This morning, the Gatestone Institute published my Team B II colleague Clare Lopez's latest essay, which juxtaposed the findings of American Betrayal with events in the Middle East to marvelous effect.
It is called "Recognizing the Wrong People."
Maybe it did -- because then they took it down.
That is, I have to wonder: Could the piece possibly have disappeared due to Clare's highly favorable treatment of my book?
Baron Bodissey at Gates of Vienna wonders the same thing.
I don't know the answer.
But it's happened before.
I have asked Nina Rosenwald, president of Gatestone, for more information. Maybe there is some perfectly innocent explanation. I will report back what I hear.
Meanwhile, we have Ruthfully Yours to thank, once again, for being our friendly pre-purge archive on the 'Net.
"Recognizing the Wrong People"
by Clare M. Lopez
It is high time we stopped empowering those who wish us ill: not just to recognize a blood-soaked regime, but to keep on recognizing it.
President Franklin D. Roosevelt [FDR], reversing the policy of four presidents and six of their Secretaries of State not to recognize the Soviet government, in 1933 extended "normal diplomatic relations" to the Soviet Union, the totalitarian slaughterhouse of Josef Stalin. As meticulously researched by Diana West in her new book, "American Betrayal: The Secret Assault on Our Nation's Character," the reasoning behind Roosevelt's decision was never made clear; what was clear, however, since the 1917-1919 Bolshevik seizure of the Russian government by force, was the Soviet reign of blood and terror. According to Aleksandr Solzhenitsyn, author of The Gulag Archipelago, by the late 1930s, Stalin's regime was shooting tens of thousands of people per month. Yet, for reasons that remain murky, FDR was influenced, inspired, or somehow persuaded to normalize U.S. relations with Stalin, in exchange for a page of Soviet concessions, not worth the paper they were written on, which pledged that the USSR "would not attempt to subvert or overthrow the U.S. system."
What West documents is the subsequent process of infiltration, influence, and "occupation" by an army of communist agents and fellow travelers; here, however, the focus is on what that original 1933 decision has meant for future generations, most especially our own, when confronted with decisions about whether or not to recognize enemies who make no secret of their enmity and intention to destroy us.
Whatever FDR's thinking, West points out that this decision -- not just to recognize the blood-soaked communist regime, but to keep on recognizing it -- fundamentally transformed what Robert Conquest, the great chronicler of Stalin's purges, called "the conscience of the civilized world." And perhaps not just our conscience: as West writes, "[b]ecause the Communist regime was so openly and ideologically dedicated to our destruction, the act of recognition defied reason and the demands of self-preservation." In other words, quite aside from the abdication of objective morality represented by FDR's decision, there was a surrender of "reality-based judgment," the implications of which on the ability of U.S. national leadership to make sound decisions involving the fundamental defense of the Republic resonate to the current day.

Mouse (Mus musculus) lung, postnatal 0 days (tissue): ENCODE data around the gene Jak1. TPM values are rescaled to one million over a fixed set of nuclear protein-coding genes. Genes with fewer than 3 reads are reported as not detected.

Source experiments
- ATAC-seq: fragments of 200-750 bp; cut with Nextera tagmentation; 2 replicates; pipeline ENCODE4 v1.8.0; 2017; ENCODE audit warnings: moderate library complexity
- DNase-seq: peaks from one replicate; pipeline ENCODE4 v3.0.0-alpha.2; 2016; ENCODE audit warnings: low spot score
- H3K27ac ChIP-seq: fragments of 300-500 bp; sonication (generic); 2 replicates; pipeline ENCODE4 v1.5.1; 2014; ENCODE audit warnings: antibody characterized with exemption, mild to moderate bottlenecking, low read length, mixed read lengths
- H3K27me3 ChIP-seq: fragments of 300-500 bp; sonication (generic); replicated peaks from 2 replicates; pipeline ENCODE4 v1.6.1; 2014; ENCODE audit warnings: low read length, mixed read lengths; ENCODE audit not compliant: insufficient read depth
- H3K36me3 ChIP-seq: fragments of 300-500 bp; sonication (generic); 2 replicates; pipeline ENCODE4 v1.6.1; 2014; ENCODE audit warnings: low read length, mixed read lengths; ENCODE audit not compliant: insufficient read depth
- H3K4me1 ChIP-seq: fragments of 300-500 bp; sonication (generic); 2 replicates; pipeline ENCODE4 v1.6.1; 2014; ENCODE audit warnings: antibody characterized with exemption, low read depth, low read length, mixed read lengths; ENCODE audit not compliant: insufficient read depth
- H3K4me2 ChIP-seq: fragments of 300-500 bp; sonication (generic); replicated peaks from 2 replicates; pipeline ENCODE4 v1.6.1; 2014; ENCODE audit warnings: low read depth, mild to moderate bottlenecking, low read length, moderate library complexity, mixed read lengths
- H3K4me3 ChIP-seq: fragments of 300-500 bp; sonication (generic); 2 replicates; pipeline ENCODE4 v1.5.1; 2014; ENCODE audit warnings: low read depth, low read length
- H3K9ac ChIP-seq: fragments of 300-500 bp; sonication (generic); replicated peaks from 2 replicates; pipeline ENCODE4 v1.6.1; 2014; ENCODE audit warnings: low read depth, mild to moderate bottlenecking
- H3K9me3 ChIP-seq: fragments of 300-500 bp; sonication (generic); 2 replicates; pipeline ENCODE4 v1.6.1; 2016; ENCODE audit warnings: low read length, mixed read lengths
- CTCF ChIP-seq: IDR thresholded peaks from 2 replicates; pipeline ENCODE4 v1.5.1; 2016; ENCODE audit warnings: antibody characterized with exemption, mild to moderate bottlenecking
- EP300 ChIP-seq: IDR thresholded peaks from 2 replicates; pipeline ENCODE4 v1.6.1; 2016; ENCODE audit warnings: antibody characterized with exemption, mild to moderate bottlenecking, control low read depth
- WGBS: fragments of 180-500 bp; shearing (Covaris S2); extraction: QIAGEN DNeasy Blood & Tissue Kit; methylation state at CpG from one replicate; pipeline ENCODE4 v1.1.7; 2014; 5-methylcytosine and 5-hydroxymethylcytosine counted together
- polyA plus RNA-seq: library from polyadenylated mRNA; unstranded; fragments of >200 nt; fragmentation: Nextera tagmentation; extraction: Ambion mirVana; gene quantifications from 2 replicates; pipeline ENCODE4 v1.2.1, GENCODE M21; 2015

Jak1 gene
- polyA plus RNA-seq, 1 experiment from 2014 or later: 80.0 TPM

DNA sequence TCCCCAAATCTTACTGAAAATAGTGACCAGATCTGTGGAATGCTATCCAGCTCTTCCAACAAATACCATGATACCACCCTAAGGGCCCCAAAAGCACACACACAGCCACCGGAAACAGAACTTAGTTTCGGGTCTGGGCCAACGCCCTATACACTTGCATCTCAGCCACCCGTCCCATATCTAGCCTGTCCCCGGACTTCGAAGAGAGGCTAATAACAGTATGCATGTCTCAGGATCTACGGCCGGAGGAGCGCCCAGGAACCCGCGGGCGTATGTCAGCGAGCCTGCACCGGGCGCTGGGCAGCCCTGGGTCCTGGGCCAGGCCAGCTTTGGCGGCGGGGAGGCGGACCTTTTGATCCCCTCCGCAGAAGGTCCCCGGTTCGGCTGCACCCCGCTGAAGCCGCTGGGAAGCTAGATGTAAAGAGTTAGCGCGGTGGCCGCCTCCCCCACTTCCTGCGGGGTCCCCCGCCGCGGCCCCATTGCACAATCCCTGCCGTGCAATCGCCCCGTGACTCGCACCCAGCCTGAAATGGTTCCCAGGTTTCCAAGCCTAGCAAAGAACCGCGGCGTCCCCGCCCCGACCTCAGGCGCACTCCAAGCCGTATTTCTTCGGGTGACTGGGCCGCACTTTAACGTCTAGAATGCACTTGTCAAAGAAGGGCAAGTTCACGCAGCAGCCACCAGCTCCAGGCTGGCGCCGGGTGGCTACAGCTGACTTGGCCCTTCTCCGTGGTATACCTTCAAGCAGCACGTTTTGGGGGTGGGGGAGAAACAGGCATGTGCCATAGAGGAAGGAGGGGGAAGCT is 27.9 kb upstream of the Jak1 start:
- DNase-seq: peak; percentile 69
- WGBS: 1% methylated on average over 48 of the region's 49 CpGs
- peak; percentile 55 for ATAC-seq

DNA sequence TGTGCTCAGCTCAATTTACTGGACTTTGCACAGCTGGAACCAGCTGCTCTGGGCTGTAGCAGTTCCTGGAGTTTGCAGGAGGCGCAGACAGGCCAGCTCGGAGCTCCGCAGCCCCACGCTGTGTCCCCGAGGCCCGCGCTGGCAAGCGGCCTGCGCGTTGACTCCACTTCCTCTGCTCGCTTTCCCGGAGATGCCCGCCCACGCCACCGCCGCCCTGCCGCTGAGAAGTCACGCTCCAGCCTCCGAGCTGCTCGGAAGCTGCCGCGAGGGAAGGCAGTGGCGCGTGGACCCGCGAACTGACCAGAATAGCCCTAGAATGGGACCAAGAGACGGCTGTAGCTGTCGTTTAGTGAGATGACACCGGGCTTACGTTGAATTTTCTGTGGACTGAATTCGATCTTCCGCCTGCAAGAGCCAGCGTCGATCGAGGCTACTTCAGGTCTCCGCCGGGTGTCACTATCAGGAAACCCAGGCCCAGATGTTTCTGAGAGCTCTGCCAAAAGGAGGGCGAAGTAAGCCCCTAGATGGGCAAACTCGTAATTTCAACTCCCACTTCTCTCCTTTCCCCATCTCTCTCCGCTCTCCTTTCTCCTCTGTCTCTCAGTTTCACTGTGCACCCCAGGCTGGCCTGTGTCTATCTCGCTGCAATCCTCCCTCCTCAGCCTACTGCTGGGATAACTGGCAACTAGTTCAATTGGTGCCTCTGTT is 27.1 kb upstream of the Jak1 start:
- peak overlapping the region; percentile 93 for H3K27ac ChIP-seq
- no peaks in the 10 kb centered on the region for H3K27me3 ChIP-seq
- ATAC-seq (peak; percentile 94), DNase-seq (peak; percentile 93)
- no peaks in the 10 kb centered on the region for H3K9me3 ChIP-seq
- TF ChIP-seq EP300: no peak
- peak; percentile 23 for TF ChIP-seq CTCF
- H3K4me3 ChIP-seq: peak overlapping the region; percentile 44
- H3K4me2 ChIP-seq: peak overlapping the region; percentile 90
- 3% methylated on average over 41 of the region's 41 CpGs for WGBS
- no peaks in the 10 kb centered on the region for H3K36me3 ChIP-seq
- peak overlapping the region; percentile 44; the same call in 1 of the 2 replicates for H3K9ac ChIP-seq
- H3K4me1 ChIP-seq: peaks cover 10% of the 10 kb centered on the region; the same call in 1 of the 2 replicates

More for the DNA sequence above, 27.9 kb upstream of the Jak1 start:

Fast forward to late September 2010, when Mohammed Badi, the Egyptian Supreme Guide of the openly, avowedly jihadist Muslim Brotherhood [MB], literally declared war on the United States (and Israel and unfaithful Arab/Muslim rulers). Badi spoke plainly of "jihad," "force," and "a jihadi generation that pursues death just as the enemies pursue life." There was no ambiguity in his message: it anticipated the "demise" of the U.S. in the face of Muslim "resistance." Even as the Muslim Brotherhood, from the earliest years after its 1928 founding, has always been forthright about its Islamic supremacism and objectives of global conquest, a caliphate, and universal shariah [Islamic Law], Badi's pronouncement was as clear and menacing as Usama bin Laden's 1996 "Declaration of War against the Americans Occupying the Land of the Two Holy Places," or his 1998 declaration of "Jihad Against Jews and Crusaders" – and garnered about as much understanding from the U.S. and Western political leadership of the time – which is to say, very little.
As explained, in fact, in a series of masterful online lectures for the Center for Security Policy [CSP] by Stephen Coughlin, a former Major in the U.S. Army and one of this country's foremost scholars of Islamic Law, Badi's October 2010 declaration of jihad against the U.S. followed in direct response to al-Qa'eda's call to war as published in the inaugural issue, in July 2010, of its online Inspire magazine. This was the alignment of forces that shortly would plunge the Middle East and North Africa [MENA] region into chaos and revolution.
The third and final element to fall into place came in January 2011, in the form of a fatwa from Cairo's al-Azhar University, the pre-eminent seat of Sunni learning in the Islamic world for over 1,000 years. That landmark declaration, issued at the IslamOnline.net website by Dr. Imad Mustafa, Professor of Fiqh and Its Origins, at the Universities of al-Azhar and Umm al-Qary, made clear that "offensive jihad is permissible in order to secure Islam's border, to extend God's religion to people in cases where the governments do not allow it…and to remove every religion but Islam from the Arabian peninsula…"
As we know from Islamic books of law such as the "Reliance of the Traveller: A Classic Manual of Islamic Sacred Law," "Jihad means to war against non-Muslims, and is etymologically derived from the word mujahada signifying warfare to establish the religion…" (Reliance, o9.0, 'Jihad'). So, there was not much room for doubt about what was being discussed: an alignment of al-Qa'eda and the Muslim Brotherhood under the theological sanction of al-Azhar to transition together to a more militant phase of jihad against the West, Israel, and westernized Middle Eastern regimes that have failed to enforce shariah. The green light from U.S. President Barack Obama had already been given months previously, at his milestone June 2009 Cairo speech.